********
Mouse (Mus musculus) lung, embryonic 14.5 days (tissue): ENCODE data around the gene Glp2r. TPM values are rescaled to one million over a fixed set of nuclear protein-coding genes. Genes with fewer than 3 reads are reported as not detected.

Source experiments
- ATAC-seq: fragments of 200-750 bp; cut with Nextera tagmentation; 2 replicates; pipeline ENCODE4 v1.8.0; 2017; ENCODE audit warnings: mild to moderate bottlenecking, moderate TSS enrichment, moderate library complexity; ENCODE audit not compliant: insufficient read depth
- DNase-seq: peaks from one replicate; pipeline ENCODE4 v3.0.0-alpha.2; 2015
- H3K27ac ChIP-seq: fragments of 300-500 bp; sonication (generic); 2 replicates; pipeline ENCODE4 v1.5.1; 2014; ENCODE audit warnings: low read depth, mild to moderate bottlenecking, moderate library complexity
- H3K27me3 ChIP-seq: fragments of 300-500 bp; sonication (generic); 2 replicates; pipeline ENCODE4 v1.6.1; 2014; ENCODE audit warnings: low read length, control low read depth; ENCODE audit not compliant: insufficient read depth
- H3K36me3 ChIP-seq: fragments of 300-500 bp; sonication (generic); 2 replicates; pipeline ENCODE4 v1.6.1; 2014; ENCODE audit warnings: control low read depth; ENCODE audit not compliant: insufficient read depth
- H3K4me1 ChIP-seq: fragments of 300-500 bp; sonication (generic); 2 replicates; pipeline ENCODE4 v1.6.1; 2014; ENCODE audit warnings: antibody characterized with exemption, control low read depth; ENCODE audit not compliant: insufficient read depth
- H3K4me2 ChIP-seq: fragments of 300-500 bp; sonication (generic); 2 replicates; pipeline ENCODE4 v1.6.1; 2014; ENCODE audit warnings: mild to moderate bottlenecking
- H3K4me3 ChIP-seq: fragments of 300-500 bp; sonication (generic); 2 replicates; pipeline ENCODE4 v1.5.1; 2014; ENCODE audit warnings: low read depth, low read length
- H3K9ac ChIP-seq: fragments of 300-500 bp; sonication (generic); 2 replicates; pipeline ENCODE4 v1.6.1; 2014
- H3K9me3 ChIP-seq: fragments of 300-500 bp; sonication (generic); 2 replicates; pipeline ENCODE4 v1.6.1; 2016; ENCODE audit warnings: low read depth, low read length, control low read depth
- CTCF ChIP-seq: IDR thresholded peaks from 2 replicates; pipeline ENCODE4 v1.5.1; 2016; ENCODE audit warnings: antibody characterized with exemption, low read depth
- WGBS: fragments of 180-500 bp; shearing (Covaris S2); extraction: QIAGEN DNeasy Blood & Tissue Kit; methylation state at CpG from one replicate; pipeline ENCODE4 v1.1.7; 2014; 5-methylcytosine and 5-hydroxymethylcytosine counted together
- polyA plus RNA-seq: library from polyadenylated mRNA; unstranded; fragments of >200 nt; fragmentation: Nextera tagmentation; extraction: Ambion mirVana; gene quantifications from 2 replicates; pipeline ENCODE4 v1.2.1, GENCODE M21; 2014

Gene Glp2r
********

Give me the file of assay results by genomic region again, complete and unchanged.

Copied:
Mouse (Mus musculus) lung, embryonic 14.5 days (tissue): ENCODE data around the gene Glp2r. TPM values are rescaled to one million over a fixed set of nuclear protein-coding genes. Genes with fewer than 3 reads are reported as not detected.

Source experiments
- ATAC-seq: fragments of 200-750 bp; cut with Nextera tagmentation; 2 replicates; pipeline ENCODE4 v1.8.0; 2017; ENCODE audit warnings: mild to moderate bottlenecking, moderate TSS enrichment, moderate library complexity; ENCODE audit not compliant: insufficient read depth
- DNase-seq: peaks from one replicate; pipeline ENCODE4 v3.0.0-alpha.2; 2015
- H3K27ac ChIP-seq: fragments of 300-500 bp; sonication (generic); 2 replicates; pipeline ENCODE4 v1.5.1; 2014; ENCODE audit warnings: low read depth, mild to moderate bottlenecking, moderate library complexity
- H3K27me3 ChIP-seq: fragments of 300-500 bp; sonication (generic); 2 replicates; pipeline ENCODE4 v1.6.1; 2014; ENCODE audit warnings: low read length, control low read depth; ENCODE audit not compliant: insufficient read depth
- H3K36me3 ChIP-seq: fragments of 300-500 bp; sonication (generic); 2 replicates; pipeline ENCODE4 v1.6.1; 2014; ENCODE audit warnings: control low read depth; ENCODE audit not compliant: insufficient read depth
- H3K4me1 ChIP-seq: fragments of 300-500 bp; sonication (generic); 2 replicates; pipeline ENCODE4 v1.6.1; 2014; ENCODE audit warnings: antibody characterized with exemption, control low read depth; ENCODE audit not compliant: insufficient read depth
- H3K4me2 ChIP-seq: fragments of 300-500 bp; sonication (generic); 2 replicates; pipeline ENCODE4 v1.6.1; 2014; ENCODE audit warnings: mild to moderate bottlenecking
- H3K4me3 ChIP-seq: fragments of 300-500 bp; sonication (generic); 2 replicates; pipeline ENCODE4 v1.5.1; 2014; ENCODE audit warnings: low read depth, low read length
- H3K9ac ChIP-seq: fragments of 300-500 bp; sonication (generic); 2 replicates; pipeline ENCODE4 v1.6.1; 2014
- H3K9me3 ChIP-seq: fragments of 300-500 bp; sonication (generic); 2 replicates; pipeline ENCODE4 v1.6.1; 2016; ENCODE audit warnings: low read depth, low read length, control low read depth
- CTCF ChIP-seq: IDR thresholded peaks from 2 replicates; pipeline ENCODE4 v1.5.1; 2016; ENCODE audit warnings: antibody characterized with exemption, low read depth
- WGBS: fragments of 180-500 bp; shearing (Covaris S2); extraction: QIAGEN DNeasy Blood & Tissue Kit; methylation state at CpG from one replicate; pipeline ENCODE4 v1.1.7; 2014; 5-methylcytosine and 5-hydroxymethylcytosine counted together
- polyA plus RNA-seq: library from polyadenylated mRNA; unstranded; fragments of >200 nt; fragmentation: Nextera tagmentation; extraction: Ambion mirVana; gene quantifications from 2 replicates; pipeline ENCODE4 v1.2.1, GENCODE M21; 2014

Gene Glp2r